An impresario in the broadest and most creative sense of the word, Quincy Jones’ career has encompassed the roles of composer, record producer, artist, film producer, arranger, conductor, instrumentalist, TV producer, record company executive, magazine founder and multi-media entrepreneur.
Celebrating more than 50 years performing and being involved in music, Quincy’s creative magic has spanned over six decades. In the mid-50’s, he was the first popular conductor-arranger to record with a Fender bass. His theme from the hit TV series Ironside was the first synthesizer-based pop theme song. As the first black composer to be embraced by the Hollywood establishment in the 60’s, he helped refresh movie music with badly needed infusions of jazz and soul. His landmark 1989 album, Back On The Block—named “Album Of The Year” at the 1990 Grammy Awards— brought such legends as Dizzy Gillespie, Ella Fitzgerald, Sarah Vaughan and Miles Davis together with Ice T, Big Daddy Kane and Melle Mel to create the first fusion of the be bop and hip hop musical traditions; while his 1993 recording of the critically acclaimed Miles and Quincy Live At Montreux, featured Quincy conducting Miles Davis’ live performance, garnered a Grammy Award for Best Large Jazz Ensemble Performance. As producer and conductor of the historic “We Are The World” recording (the best-selling single of all time) and Michael Jackson’s multi-platinum solo albums, Off The Wall, Bad and Thriller (the best selling album of all time, with over 46 million copies sold), Quincy Jones stands as one of the most successful and admired creative artist/executives in the entertainment world.
His 1995 recording, Q’s Jook Joint, again showcased Quincy’s ability to mold the unique talents of an eclectic group of singers and musicians — Bono, Brandy, Ray Charles, Phil Collins, Coolio, Kenny “Babyface” Edmonds, Gloria Estefan, Herbie Hancock, Ron Isley, Chaka Khan, R. Kelly, Queen Latifah, Tone Loc, Brian McKnight, Melle Mel, Shaquille O’Neal, Barry White, Nancy Wilson, Stevie Wonder, and Yo-Yo, among others, and garnered seven Grammy nominations.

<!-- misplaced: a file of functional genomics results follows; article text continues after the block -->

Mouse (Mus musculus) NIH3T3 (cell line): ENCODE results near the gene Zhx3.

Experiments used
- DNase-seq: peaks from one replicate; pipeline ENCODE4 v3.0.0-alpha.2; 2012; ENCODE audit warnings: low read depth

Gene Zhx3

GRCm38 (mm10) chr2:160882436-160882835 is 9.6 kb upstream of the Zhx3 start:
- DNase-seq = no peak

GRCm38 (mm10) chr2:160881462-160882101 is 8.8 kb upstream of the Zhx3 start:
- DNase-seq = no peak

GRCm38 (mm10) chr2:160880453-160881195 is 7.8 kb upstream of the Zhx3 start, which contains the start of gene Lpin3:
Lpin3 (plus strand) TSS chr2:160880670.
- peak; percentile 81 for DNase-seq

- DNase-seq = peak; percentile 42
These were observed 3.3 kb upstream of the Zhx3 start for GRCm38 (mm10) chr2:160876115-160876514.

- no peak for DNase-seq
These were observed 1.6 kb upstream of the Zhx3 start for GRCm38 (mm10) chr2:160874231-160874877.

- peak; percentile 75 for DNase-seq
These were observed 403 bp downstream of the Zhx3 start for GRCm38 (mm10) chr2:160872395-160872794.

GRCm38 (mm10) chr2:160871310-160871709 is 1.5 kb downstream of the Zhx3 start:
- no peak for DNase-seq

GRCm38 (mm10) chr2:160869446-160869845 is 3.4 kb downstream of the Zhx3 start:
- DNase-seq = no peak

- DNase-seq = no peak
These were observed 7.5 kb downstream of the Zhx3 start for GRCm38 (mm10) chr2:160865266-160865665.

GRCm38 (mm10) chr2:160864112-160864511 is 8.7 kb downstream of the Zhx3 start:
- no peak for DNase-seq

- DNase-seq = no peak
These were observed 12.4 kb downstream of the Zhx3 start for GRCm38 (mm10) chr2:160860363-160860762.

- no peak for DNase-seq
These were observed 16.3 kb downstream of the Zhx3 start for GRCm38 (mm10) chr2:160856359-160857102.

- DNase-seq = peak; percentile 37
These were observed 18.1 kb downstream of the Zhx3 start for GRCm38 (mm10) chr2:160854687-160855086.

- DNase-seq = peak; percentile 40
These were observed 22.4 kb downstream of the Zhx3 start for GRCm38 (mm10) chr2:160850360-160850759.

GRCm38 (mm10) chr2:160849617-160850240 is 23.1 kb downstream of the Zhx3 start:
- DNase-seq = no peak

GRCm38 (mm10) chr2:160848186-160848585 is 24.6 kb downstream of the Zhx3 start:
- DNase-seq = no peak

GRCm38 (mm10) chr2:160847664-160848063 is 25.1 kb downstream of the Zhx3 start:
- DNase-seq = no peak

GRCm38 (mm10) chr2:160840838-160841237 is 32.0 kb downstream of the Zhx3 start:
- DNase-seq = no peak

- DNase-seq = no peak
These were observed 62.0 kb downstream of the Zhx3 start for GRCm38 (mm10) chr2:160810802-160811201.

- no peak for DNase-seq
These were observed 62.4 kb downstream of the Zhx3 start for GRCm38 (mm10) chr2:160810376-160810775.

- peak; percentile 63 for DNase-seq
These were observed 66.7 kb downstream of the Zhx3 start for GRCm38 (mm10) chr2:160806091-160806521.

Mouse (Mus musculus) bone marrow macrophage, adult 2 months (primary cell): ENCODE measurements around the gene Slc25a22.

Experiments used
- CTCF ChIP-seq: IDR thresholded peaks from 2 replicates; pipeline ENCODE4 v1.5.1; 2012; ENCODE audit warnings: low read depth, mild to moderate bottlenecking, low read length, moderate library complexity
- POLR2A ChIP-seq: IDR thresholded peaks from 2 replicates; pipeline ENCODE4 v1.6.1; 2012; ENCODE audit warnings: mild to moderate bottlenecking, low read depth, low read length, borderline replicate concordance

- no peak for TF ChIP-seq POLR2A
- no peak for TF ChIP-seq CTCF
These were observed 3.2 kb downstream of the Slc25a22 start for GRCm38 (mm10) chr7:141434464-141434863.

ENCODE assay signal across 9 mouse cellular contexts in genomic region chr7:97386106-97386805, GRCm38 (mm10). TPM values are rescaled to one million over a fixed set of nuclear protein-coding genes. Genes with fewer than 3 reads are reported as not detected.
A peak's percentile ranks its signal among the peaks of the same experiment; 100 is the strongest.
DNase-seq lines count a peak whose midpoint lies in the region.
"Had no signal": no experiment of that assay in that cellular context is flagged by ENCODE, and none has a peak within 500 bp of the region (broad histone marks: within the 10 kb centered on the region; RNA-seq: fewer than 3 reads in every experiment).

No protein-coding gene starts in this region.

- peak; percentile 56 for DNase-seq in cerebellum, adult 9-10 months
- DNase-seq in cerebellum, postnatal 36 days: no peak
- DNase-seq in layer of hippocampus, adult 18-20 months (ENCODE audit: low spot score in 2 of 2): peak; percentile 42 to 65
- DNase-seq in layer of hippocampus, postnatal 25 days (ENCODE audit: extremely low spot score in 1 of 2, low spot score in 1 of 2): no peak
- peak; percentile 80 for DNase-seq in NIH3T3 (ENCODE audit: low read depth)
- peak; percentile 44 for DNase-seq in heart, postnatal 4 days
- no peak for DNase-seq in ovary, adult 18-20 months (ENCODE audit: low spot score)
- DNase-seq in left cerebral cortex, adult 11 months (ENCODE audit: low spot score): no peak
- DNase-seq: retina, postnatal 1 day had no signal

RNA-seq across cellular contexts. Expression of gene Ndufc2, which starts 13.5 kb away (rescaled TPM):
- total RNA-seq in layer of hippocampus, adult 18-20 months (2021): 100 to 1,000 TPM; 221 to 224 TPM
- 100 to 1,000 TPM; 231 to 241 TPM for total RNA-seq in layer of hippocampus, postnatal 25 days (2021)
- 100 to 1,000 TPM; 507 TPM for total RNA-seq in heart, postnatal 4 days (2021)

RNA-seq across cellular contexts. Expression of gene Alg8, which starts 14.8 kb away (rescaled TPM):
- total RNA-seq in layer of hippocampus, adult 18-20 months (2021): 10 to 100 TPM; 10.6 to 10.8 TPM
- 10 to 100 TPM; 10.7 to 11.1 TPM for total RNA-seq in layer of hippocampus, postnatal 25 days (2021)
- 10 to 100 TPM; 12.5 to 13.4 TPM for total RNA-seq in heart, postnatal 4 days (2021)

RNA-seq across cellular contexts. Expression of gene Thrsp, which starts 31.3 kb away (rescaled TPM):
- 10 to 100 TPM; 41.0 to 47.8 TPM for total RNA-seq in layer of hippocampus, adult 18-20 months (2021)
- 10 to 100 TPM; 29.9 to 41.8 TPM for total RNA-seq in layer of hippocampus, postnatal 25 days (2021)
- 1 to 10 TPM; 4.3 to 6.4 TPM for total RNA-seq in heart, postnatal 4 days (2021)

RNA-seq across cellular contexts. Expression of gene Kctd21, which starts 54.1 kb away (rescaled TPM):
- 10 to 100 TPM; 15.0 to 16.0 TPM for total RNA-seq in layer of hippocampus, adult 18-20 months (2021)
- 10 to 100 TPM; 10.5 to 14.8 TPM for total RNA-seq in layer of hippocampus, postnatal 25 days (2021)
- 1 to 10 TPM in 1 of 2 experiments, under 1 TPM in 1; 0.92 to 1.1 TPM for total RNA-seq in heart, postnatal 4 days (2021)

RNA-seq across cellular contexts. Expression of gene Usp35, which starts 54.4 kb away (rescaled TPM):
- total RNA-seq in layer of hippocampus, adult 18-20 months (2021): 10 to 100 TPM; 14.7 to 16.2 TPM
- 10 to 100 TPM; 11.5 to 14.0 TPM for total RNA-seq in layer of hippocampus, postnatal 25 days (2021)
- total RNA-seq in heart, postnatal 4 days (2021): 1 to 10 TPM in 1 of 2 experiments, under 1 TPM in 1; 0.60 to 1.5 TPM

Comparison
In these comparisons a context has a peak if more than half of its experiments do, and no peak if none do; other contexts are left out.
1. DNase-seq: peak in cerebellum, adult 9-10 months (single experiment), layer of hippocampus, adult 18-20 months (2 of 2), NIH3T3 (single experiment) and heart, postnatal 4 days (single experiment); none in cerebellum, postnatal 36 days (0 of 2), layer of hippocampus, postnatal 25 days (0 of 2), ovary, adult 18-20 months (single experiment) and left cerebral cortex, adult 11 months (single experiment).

While in junior high school in Seattle, Quincy began studying trumpet and sang in a gospel quartet at age 12. His musical studies continued at the prestigious Berklee College of Music in Boston, until the opportunity arose to tour with Lionel Hampton’s band as a trumpeter, arranger and sometime-pianist. By the mid-50’s, he was arranging and recording for such diverse artists as Sarah Vaughan, Ray Charles, Count Basie, Duke Ellington, Big Maybelle, Dinah Washington, Cannonball Adderly and LeVern Baker.
In 1957, he began studying with Nadia Boulanger and to subsidize his studies took a job with Barclay Disques, Mercury’s French distributor.
When he became vice-president at Mercury Records in 1961, Quincy became the first high-level black executive of an established major record company. Quincy won the first of his many Grammy’s in 1963 for his Count Basie arrangement of “I Can’t Stop Loving You.”
In 1963, entering the world of film scoring, he started work on the music for Sidney Lumet’s The Pawnbroker – the first of his 33 major motion picture scores. In 1985, he co-produced Steven Spielberg’s adaptation of Alice Walker’s The Color Purple (eleven Oscar nominations) and marked Quincy’s debut as a film producer
In 1990, Quincy Jones formed Quincy Jones Entertainment (QJE). QJE produced NBC Television’s Fresh Prince Of Bel Air (now in syndication), and UPN’s In The House and Fox Television’s Mad TV. Quincy Jones, is also the publisher of VIBE Magazine (as well as founder), SPIN and Blaze Magazines.
In 1991, he began a continuing association with the Montreux Jazz and World Music Festival, which he serves as co-producer. In January 1992, Quincy Jones executive produced the An American Reunion concert at Lincoln Memorial, an all-star concert and celebration that was the first official event of the presidential inaugural celebration and drew widespread acclaim as an HBO telecast. On March 25, 1996, Quincy Jones, executive produced the 68th Annual Academy Awards.
As a record company executive, Quincy remains highly active in the recording field as the guiding force behind his own Qwest Records, which currently represents such artists as New Order, Tevin Campbell, Andre Crouch, Gregory Jefferson and Justin Warfield. Jones is currently collaborating with Leslie Bricusse on the libretto and songs for a Broadway play based on the life of Sammy Davis, Jr.
In 1990, his life and career were chronicled in the critically acclaimed Warner Bros. film, Listen Up: The Lives of Quincy Jones In 2001, Quincy Jones added the title “Best Selling Author” to his list of accomplishments when his autobiography “Q: The Autobiography of Quincy Jones” released by Doubleday Publishing entered the New York Times, Los Angeles Times and Wall Street Journal Best-Sellers lists. In conjunction with the autobiography, Rhino Records released a 4-cd boxed set of Jones’ music, spanning his more than 5 decade career in the music business, entitled “Q: The Musical Biography of Quincy Jones.”
The audio recording of “Q: The Autobiography of Quincy Jones,” (Simon & Schuster) recently earned Jones his 27th Grammy Award, in the Best Spoken Word Category, while “Q: The Musical Biography of Quincy Jones” garnered him a 15th NAACP Image Award, in the category of Outstanding Jazz Artist.
Reflecting on the changes in pop music over the years, Quincy says, “If there are any common denominators, they are spirit and musicality. I go for the music that gives me goose bumps, music that touches my heart and my soul.”